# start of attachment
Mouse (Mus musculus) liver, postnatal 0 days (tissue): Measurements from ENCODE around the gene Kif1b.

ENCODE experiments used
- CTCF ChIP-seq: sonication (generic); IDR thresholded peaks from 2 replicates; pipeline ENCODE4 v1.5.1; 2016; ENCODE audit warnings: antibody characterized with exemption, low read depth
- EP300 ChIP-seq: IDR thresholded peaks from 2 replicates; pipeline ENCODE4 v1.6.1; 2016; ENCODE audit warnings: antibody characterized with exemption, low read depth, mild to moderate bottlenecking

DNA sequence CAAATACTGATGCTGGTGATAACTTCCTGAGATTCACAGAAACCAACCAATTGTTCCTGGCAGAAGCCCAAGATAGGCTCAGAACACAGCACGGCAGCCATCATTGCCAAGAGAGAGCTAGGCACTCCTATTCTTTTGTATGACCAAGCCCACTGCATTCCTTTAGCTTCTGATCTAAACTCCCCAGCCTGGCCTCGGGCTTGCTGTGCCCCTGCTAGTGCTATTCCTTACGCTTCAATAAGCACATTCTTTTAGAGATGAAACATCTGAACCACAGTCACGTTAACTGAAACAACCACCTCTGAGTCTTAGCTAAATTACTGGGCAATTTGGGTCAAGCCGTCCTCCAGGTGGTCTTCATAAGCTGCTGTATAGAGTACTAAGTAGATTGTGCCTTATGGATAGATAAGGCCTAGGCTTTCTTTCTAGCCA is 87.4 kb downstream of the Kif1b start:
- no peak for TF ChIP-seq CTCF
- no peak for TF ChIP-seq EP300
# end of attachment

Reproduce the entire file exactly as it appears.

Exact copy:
Mouse (Mus musculus) liver, postnatal 0 days (tissue): Measurements from ENCODE around the gene Kif1b.

ENCODE experiments used
- CTCF ChIP-seq: sonication (generic); IDR thresholded peaks from 2 replicates; pipeline ENCODE4 v1.5.1; 2016; ENCODE audit warnings: antibody characterized with exemption, low read depth
- EP300 ChIP-seq: IDR thresholded peaks from 2 replicates; pipeline ENCODE4 v1.6.1; 2016; ENCODE audit warnings: antibody characterized with exemption, low read depth, mild to moderate bottlenecking

DNA sequence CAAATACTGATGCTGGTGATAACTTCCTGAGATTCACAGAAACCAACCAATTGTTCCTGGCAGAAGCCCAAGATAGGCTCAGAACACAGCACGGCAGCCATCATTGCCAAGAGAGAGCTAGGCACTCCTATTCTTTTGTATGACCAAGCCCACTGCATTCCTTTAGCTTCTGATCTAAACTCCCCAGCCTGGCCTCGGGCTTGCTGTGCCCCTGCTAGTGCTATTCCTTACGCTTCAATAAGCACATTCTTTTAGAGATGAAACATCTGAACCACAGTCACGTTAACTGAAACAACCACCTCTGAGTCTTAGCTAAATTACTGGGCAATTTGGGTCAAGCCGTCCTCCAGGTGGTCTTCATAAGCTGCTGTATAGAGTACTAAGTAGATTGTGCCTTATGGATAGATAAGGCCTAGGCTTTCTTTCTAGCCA is 87.4 kb downstream of the Kif1b start:
- no peak for TF ChIP-seq CTCF
- no peak for TF ChIP-seq EP300